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32 votes
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Why does classical physics imply every mode of vibration should have the same thermal energy?

This classical prediction comes from the equipartition theorem of statistical mechanics, though I have some issues with exactly how the statement you quote is worded. The equipartition theorem is for ...
rob's user avatar
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30 votes
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How can a photon collide with an electron?

This is an answer by a particle physicist that has been working with data for forty years: Photons and electrons are quantum mechanical entities, and to really really understand their interactions, ...
anna v's user avatar
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30 votes
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What is different in the morning sunlight so it doesn't produce as much electricity as at noon?

When the sun is near the horizon, the sun rays have to travel through more air to get to you than when it's directly overhead. This phenomenon is known as atmospheric extinction, and this page has a ...
Michael Seifert's user avatar
26 votes

Electron leaving the atom

For a photon to give rise to a real (not virtual) electron/positron pair it must possess an energy of slightly greater than one million electron volts. This is a very energetic photon indeed. In ...
niels nielsen's user avatar
24 votes
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Photoelectric effect, low frequency light

For simplicity let's consider the photoelectric effect in a thin metal foil: The first step in the photoelectric effect is when a photon strikes an electron in the metal and transfers all its energy ...
John Rennie's user avatar
23 votes

How can a photon collide with an electron?

It depends what you mean by "size". Light spreads out like a ripple in water so once that ripple reaches some object floating in the water it will disturb the object. Does the ripple have some ...
Andrew's user avatar
  • 902
22 votes

Photoelectricity in daily life

The metals that are used in photoelectric experiments belong to the first group of the periodic table. They are often called Alkali metals. They have the highest electropositive nature in their ...
Mitchell's user avatar
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19 votes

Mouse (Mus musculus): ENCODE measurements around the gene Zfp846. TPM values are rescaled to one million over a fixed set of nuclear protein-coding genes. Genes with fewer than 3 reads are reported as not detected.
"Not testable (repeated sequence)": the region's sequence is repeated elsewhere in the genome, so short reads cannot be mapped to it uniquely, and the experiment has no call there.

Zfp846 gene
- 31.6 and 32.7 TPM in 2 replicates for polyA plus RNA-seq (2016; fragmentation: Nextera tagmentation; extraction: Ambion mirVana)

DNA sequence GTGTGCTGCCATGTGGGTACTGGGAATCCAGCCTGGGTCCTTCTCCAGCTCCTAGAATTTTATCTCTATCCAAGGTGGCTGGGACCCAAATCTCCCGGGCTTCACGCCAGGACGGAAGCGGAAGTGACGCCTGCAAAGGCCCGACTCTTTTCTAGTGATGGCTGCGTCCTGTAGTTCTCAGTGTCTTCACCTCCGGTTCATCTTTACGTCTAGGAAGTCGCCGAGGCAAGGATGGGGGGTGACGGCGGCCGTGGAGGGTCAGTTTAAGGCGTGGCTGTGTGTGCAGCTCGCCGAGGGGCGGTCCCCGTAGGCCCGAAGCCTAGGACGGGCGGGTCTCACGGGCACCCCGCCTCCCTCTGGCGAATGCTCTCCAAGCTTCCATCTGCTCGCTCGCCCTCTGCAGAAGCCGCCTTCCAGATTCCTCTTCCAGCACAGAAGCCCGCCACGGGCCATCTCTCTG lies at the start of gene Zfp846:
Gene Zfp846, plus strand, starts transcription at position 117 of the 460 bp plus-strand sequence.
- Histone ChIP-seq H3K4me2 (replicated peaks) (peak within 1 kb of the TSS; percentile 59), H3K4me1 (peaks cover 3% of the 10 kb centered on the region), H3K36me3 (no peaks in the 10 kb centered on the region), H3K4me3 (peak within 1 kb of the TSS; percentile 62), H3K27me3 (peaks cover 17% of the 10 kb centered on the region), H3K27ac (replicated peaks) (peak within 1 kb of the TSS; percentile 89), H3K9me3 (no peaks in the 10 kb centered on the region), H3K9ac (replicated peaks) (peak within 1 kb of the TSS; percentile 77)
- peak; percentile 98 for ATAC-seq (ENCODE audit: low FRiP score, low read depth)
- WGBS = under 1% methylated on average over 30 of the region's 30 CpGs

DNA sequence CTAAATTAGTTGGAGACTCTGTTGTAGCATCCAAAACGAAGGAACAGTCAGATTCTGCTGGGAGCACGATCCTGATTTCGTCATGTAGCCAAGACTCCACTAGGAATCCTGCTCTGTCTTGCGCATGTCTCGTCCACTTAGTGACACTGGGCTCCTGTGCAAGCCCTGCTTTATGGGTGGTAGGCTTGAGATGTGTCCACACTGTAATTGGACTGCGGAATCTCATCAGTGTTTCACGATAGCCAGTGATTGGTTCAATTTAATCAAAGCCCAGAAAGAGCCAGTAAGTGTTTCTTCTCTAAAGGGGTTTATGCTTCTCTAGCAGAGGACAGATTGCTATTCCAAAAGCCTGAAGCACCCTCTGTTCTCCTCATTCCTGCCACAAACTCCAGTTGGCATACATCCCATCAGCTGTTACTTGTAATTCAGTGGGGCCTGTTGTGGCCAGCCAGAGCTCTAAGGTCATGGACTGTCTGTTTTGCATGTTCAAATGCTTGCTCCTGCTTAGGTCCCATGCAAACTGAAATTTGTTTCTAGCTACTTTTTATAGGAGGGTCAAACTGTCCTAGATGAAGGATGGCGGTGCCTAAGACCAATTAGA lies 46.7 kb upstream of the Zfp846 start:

Photoelectricity in daily life

Sometimes the effects do become visible in electronics. One example is the case where Raspberry Pi 2 could be crashed by camera flashlight: Upton explained that the semiconductor material used to ...
jpa's user avatar
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16 votes

Electron leaving the atom

The answer is, it does happen. Just at largely different energies. This picture (taken from this thesis, page 10) summarizes it quite nicely for scattering on Cu (Copper) atoms: Photoelectric ...
Cream's user avatar
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14 votes

Photoelectricity in daily life

They do, but it's too small to notice on a human scale. On the scale of electronics, you absolutely can see it. We have photoresistors and photodiodes which rely on this effect. You need to be ...
Graham's user avatar
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13 votes

Why doesn't photoelectric current increase with frequency of the incident wave?

In the context of the photoelectric effect, the key thing to remember is that you get one electron per photon. Current is a measure of how much charge flows per unit time, which is proportional in ...
Daksh Shah's user avatar
12 votes
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Is photoelectric effect a surface phenomenon?

It is somewhat matter of what precisely one would refer to as photoelectric effect. As far as the radiation-electron mechanism of transfer of energy, there is no direct role played by surface. ...
GiorgioP-DoomsdayClockIsAt-90's user avatar
12 votes

Electron leaving the atom

This is actually a good question. Because of conservation of momentum/energy, this cannot happen. A single photon will not decay into an electron-positron pair such that they would exist as two ...
joseph h's user avatar
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11 votes

Why does classical physics imply every mode of vibration should have the same thermal energy?

There is so called equipartition theorem in classical statistical physics that says that under some conditions all degrees of freedom have the same average energy if the temperature is fixed. The ...
akhmeteli's user avatar
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10 votes